Overture’s halls are unusually dark and quiet right now, in the midst of Madison’s collective quarantine.
It’s time to think about next season, when “The Lion King” is set to return accompanied by the poppy musical “Mean Girls,” a new, darker take on Rodgers and Hammerstein’s “Oklahoma!” and the widely acclaimed “Dear Evan Hansen.”
“From our social media and the way people are contacting me, people are excited to see shows and can’t wait to get back in the theater to do it,” said Tim Sauers, Overture’s vice president of programming and community engagement. “That’s one reason announcing a season at this time is a good idea, to give people inspiration for what’s to come.”
On Monday night, Sauers announced the 2020-21 season from his living room via Facebook Live. He’d planned for special guests, sizzle reels from the shows, video clips and music.
Madison’s season opens with the entertaining hit “Mean Girls,” based on the Lindsay Lohan film and written by actor/comedian Tina Fey with her husband, composer Jeff Richmond.
That’s set to be followed in November by the jazzy Kander and Ebb classic “Chicago.” The intense, highly praised 2018 revival of “Oklahoma!” by Daniel Fish comes through in February, followed by “The Lion King” from March 18-April 11.
“The Lion King,” a 1997 Disney musical that has been touring since 2002, is a massive show, with 200 puppets, 140-plus in the cast and production staff, and set design that involves reconfiguring Overture Hall’s orchestra seating.
“That show is special to us in Madison,” Sauers said. “When it first came in 2009-10, that was the first year that we did a full season of one-week shows. ‘Lion King’ was an anchor … it infused our center with so many people, so many prospects to get into our Overture family.
“There’s a whole new audience for it of kids and young people. It’s a classic for a reason.”
The musical with arguably the least pre-knowledge among audiences is “The Prom,” a show that debuted in 2016 and ran on Broadway two years later. The national tour of “The Prom” launches next spring and comes to Madison for a week in May 2021. (Ryan Murphy is also making “The Prom” into a film on Netflix.)
The story is about a bunch of self-involved Broadway stars whose show gets panned, so they go looking for a cause celeb to redeem their public personas. They find one with a lesbian teenager in Indiana who wants to take her girlfriend to the prom. Sauers, a voter in the Tony Awards, loved the show when he saw it.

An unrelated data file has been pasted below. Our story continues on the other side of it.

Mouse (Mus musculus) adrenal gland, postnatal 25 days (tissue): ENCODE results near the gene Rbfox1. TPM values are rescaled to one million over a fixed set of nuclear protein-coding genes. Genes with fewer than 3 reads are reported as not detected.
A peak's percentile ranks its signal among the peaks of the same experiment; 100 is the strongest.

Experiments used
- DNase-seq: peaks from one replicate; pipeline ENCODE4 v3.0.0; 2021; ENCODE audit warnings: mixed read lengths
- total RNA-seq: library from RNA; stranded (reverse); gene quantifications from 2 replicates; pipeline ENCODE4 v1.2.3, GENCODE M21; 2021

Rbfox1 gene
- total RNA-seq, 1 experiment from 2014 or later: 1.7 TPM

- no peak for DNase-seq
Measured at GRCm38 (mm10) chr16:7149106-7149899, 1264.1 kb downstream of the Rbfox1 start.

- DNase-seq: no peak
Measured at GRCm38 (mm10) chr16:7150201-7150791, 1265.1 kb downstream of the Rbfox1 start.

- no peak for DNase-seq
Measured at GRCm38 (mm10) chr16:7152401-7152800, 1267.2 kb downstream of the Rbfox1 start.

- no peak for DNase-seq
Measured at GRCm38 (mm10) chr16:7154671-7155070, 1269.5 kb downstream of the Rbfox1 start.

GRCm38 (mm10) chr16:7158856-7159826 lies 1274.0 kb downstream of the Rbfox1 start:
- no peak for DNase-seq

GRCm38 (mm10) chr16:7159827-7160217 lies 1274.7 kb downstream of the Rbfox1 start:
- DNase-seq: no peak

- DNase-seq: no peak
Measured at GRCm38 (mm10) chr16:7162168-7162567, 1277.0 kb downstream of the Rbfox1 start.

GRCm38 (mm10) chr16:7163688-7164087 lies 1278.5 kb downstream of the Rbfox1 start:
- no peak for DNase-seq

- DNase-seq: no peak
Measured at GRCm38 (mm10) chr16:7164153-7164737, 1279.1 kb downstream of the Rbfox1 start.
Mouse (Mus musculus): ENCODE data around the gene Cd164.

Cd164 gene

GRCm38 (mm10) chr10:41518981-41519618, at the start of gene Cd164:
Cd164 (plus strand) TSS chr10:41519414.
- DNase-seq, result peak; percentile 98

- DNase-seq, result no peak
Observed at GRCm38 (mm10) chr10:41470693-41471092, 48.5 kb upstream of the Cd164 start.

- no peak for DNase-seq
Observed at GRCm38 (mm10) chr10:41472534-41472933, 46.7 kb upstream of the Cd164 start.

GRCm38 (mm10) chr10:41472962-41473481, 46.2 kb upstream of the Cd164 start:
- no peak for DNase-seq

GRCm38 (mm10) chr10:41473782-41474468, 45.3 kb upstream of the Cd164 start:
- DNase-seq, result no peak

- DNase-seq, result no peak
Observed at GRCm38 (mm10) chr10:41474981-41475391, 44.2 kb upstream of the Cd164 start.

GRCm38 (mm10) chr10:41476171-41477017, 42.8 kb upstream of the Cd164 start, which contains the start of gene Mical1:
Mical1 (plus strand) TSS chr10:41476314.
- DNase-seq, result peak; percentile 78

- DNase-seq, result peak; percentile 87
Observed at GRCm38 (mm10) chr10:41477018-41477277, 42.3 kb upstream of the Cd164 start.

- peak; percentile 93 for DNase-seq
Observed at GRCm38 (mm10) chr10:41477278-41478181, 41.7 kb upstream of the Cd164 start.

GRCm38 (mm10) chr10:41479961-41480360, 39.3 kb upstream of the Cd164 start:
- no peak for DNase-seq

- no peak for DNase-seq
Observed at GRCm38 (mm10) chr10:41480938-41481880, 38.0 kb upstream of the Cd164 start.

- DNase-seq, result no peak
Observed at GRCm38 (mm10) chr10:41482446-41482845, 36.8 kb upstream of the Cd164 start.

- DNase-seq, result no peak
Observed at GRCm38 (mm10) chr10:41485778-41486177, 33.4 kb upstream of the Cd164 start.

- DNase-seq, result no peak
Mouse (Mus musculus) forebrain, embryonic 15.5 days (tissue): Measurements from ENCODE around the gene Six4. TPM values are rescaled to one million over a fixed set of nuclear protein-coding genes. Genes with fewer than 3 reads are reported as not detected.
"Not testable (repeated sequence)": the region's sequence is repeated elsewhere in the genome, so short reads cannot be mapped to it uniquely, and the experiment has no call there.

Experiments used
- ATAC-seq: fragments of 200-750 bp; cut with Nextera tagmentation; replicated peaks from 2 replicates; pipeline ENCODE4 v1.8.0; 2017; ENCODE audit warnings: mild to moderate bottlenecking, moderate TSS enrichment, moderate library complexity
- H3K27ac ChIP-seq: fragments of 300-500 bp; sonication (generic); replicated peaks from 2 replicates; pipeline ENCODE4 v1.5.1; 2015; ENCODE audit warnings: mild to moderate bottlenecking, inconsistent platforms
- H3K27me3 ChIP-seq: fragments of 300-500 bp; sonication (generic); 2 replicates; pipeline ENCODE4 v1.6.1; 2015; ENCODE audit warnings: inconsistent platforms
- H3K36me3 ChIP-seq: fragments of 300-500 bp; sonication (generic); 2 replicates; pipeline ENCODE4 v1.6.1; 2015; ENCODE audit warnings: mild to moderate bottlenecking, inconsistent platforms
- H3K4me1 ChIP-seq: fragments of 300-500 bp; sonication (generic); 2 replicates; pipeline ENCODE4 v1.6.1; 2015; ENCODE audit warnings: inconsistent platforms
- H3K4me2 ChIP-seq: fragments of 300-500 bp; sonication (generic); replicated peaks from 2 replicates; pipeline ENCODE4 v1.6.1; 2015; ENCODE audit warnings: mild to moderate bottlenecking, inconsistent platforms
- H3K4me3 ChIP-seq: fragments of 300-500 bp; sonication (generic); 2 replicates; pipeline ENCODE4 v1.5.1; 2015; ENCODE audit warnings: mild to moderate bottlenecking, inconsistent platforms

“It’s about a culture clash, big city versus small town,” he said. “You watch these narcissistic people change who they are, how they look at the world, how they relate to people, and the girl building confidence. This is going to be a word of mouth show.”
“Dear Evan Hansen,” about an anxious teenager and a lie that grows quickly out of control, is a critically acclaimed crowd favorite and the winner of a 2017 Tony Award for Best Musical. Sauers said audiences have been asking for it, but he wanted to be sure it wouldn’t be overshadowed by the “Hamilton” season.
Finally, “Ain’t Too Proud — the Life and Times of the Temptations” is a jukebox musical that toured a bit before it came to Broadway. With a book by Dominique Morrisseau and the catchy music of the Motown supergroup, “Ain’t Too Proud” runs in mid-July 2021.
As for the rest of the Overture Presents season, it includes some marquee names — Carol Burnett (Oct. 22) and television chef/personality Alton Brown (Nov. 10). The play “What the Constitution Means to Me,” written by Heidi Schreck, tours to Madison in February 2021; “STOMP” returns to the Capitol Theater in May. Comedy tours include the improvisational teams at “Whose Live Anyway” (Sept. 19) and The Second City (Oct. 30). There are novelty acts (Stars of the Sixties, Oct. 24) and the fourth film in the “Harry Potter” series, performed by the Madison Symphony Orchestra perfectly in time with the “Goblet of Fire” cast (Feb. 5, 2021).
Chris Mann, known for “The Voice” and his leading role in the tour of “Phantom of the Opera,” has been entertaining folks lately with corona-centric parodies. He’s set to play his biggest Madison venue yet, Overture Hall, on Jan. 16, 2021.
As of this writing, the first show scheduled to return to Overture this current season is dance—Alonzo King’s LINES Ballet on May 6. There are a few dance performances on the 2020-21 season as well, including a collaboration between the Ahn Trio and Nai-Ni Chen (Feb. 6, 2021) and Alvin Ailey performing “Revelations” (March 9, 2021).
There are set to be three performances each in the Duck Soup Cinema Series, three in the Cabaret Series, and four in National Geographic Live!
Sauers has been with Overture for 12 years and attends hundreds of shows every year. Some of the 80-plus shows that got canceled this season might be able to reschedule, he said. Some, like “The Play That Goes Wrong,” have already ended their tours. It’s too soon to know for many of them.
“Looking at all the shows we had to cancel or reschedule from the spring, and putting some shows on to next season, and some being canceled altogether — we’re in a place in our world where changes are the norm right now,” Sauers said. “We have to be able to accept and understand that. And we are.”
Subscription renewals are being accepted now. For the best seat availability and ticket price options, mail or email by May 18. The box office at 201 State St. will reopen for in-person orders after the statewide “safer at home” order is lifted. For a full schedule of shows, visit overture.org.
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